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2004 Also-Rans, 2005 Goodies, Cocteau Twins to Perform

           

Now is as good a time as any to reveal some of the recordings I missed that therefore didn’t make it to the 2004 compilation. Several of them came my way via Jason mere days after I finalized and distributed the first copies of the compilation (including his). He gave me a compilation of his own, spanning a few years, in return—from which the following are culled. While I knew about American Music Club’s Love Songs for Patriots over the summer, it had slipped from my mind by the time it was released in September. I bought it just at the end of December, and it has been in heavy rotation since (one track, “Home,” even made the playlist for my first WHPK radio show). Outstanding as well are two releases featuring Leslie Feist: her debut recording Let It Die, released under the name Feist, and the Kings of Convenience’s Riot on an Empty Street. Also among the Jason-inspired purchases is Matt Pond PA’s Emblems. The song “Lily Two” alone is worth the CD’s purchase price. Lastly, I’m hoping for a domestic release of Stina Nordenstam’s The World Is Saved, but the tunes “Winter Killing” and “The End of the Affair” might be enough to make a music lover and his money soon part company. Those tunes, that is, and the fact the recording was engineered by Tchad Blake, one of my all-time favorite engineer/producers, noted for his work with Crowded House, Los Lobos, Ron Sexsmith, Suzanne Vega and countless others.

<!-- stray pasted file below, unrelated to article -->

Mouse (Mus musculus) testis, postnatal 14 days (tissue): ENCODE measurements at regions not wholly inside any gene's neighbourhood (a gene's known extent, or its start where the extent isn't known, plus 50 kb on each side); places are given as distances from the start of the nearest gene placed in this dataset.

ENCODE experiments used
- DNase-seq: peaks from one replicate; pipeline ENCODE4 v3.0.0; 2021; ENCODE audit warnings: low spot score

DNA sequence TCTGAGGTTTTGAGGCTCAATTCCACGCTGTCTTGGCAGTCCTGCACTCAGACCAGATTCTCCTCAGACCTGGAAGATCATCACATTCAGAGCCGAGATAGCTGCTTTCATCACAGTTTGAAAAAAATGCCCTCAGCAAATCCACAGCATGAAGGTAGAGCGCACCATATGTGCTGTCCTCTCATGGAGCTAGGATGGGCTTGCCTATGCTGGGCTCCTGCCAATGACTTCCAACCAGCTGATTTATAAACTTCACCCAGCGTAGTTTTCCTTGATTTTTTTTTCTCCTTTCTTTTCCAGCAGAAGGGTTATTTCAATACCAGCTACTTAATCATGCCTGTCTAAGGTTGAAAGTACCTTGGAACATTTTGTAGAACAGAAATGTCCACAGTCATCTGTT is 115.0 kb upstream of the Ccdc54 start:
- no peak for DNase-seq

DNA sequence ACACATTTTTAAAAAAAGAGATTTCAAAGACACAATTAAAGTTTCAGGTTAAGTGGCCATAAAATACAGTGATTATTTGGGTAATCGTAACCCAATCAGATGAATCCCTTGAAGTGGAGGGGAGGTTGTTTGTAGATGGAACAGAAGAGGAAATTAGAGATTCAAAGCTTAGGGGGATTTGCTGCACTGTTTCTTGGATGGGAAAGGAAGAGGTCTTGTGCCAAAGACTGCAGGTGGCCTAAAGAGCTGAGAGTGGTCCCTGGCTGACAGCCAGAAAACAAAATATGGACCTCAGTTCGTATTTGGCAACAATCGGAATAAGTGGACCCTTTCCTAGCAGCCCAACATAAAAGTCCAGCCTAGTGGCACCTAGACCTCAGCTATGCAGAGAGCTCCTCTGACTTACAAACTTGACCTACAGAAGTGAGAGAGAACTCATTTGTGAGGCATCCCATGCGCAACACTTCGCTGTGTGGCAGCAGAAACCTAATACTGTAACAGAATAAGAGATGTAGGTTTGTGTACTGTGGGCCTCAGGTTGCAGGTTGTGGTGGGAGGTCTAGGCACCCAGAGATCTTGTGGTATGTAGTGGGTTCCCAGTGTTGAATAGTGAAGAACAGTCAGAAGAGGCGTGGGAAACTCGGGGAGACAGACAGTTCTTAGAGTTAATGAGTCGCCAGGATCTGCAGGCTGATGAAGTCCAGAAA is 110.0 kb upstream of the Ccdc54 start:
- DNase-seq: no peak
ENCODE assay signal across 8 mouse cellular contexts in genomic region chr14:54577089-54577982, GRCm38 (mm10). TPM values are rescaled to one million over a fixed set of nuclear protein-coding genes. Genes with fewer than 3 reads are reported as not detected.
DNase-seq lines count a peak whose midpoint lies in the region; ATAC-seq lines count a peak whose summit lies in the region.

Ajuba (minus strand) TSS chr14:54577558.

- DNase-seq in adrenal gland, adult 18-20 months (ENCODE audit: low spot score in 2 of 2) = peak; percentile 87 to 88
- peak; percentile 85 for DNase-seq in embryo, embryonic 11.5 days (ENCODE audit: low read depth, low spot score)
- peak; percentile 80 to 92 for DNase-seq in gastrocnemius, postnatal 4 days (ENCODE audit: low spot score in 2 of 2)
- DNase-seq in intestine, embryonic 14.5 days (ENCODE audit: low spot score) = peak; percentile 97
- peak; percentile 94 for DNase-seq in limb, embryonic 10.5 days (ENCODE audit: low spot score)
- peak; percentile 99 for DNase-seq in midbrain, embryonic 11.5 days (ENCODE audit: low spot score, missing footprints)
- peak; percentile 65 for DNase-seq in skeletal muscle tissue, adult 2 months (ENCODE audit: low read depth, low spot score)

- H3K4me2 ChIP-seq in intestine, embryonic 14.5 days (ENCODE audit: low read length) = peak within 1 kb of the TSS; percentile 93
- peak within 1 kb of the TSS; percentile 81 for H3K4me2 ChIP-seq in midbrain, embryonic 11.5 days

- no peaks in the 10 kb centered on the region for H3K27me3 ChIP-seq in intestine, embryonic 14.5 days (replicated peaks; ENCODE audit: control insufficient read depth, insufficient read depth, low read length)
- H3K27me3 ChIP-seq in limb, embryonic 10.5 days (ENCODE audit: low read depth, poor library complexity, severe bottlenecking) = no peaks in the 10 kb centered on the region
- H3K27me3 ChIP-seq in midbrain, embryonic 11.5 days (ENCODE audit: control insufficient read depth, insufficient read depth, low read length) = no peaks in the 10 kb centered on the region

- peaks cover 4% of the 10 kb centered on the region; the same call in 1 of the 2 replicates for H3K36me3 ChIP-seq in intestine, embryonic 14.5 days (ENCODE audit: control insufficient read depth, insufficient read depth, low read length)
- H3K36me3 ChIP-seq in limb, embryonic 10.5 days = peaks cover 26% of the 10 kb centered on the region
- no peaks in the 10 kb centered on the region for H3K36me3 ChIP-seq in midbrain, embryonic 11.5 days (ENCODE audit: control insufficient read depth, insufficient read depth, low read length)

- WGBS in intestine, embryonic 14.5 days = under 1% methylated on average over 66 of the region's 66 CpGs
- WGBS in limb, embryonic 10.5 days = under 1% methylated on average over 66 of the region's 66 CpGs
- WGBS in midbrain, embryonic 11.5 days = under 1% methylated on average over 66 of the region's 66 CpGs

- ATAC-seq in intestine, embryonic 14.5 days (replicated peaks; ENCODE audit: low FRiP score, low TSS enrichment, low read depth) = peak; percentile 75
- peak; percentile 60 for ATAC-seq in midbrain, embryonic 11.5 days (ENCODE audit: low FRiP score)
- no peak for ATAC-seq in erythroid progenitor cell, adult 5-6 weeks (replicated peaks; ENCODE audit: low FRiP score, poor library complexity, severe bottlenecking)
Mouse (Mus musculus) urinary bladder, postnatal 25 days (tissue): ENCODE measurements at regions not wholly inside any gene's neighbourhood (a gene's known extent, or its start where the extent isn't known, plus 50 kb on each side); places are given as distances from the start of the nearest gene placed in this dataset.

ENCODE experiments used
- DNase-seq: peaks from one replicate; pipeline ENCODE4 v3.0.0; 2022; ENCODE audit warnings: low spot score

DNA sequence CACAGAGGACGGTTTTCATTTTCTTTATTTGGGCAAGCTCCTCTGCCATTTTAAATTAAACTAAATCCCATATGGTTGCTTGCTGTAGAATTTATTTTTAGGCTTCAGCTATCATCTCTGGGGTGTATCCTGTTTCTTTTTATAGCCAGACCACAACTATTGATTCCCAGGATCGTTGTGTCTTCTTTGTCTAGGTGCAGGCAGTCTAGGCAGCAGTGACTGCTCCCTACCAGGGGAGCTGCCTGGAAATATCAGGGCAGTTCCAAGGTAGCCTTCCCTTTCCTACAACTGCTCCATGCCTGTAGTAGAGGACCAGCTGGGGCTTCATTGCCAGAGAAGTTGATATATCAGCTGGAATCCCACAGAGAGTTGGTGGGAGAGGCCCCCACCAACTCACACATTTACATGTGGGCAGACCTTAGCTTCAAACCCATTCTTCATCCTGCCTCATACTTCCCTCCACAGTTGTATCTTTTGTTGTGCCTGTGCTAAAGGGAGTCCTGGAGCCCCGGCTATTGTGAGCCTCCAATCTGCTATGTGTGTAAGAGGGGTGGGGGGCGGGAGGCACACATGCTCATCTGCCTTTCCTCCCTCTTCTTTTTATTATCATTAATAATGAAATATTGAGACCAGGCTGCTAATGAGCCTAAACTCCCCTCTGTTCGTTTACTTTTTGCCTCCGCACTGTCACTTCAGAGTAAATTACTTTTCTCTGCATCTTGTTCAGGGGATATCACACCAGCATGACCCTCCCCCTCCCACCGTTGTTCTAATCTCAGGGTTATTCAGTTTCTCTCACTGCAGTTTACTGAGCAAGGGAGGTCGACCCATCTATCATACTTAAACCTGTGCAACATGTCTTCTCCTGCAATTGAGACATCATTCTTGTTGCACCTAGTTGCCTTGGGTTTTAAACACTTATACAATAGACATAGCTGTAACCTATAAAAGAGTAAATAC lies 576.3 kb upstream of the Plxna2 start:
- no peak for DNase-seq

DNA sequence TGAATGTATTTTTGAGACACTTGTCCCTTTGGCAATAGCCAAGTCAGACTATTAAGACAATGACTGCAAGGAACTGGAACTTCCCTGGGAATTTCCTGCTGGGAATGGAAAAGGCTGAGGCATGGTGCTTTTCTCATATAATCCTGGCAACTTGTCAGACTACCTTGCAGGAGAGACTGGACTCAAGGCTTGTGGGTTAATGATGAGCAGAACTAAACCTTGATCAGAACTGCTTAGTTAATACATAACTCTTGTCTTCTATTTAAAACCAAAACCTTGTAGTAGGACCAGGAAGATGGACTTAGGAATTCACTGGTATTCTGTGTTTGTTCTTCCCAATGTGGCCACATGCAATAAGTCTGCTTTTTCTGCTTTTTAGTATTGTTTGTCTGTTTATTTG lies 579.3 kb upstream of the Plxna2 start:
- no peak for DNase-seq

2005 is shaping up to be an interesting year. In the coming weeks, I might have laudatory things to say about Marianne Faithfull’s new recording Before the Poison (which features contributions from Nick Cave, PJ Harvey and Adrian Utley, among others) as well two releases produced by Dave Fridmann (Mercury Rev’s The Secret Migration—already out in the UK but not due for release Stateside until May—and Low’s Sub Pop debut The Great Destroyer). I’m not as excited about Beck’s upcoming Guero, but I’m prepared to listen with open ears.

Lastly, I’m seriously considering flying to LA and driving out to Indio for the Coachella Festival on 30 April and 1 May. After disbanding in 1998 in the process of recording the follow-up to 1996’s Milk and Kisses, the Cocteau Twins have decided to reform for at least one performance at said festival. They’ll be featured, alongside Coldplay, Weezer and Bauhaus, on the first day of the festival. (Day two will feature Nine Inch Nails, New Order, Bright Eyes and the original lineup of Gang of Four.) Some posters in the forums on a CT website are hopeful that, as was the case with the Pixies, the band will have an experience that will convince them to do a broader tour and perhaps record some new material. I’m not holding my breath.

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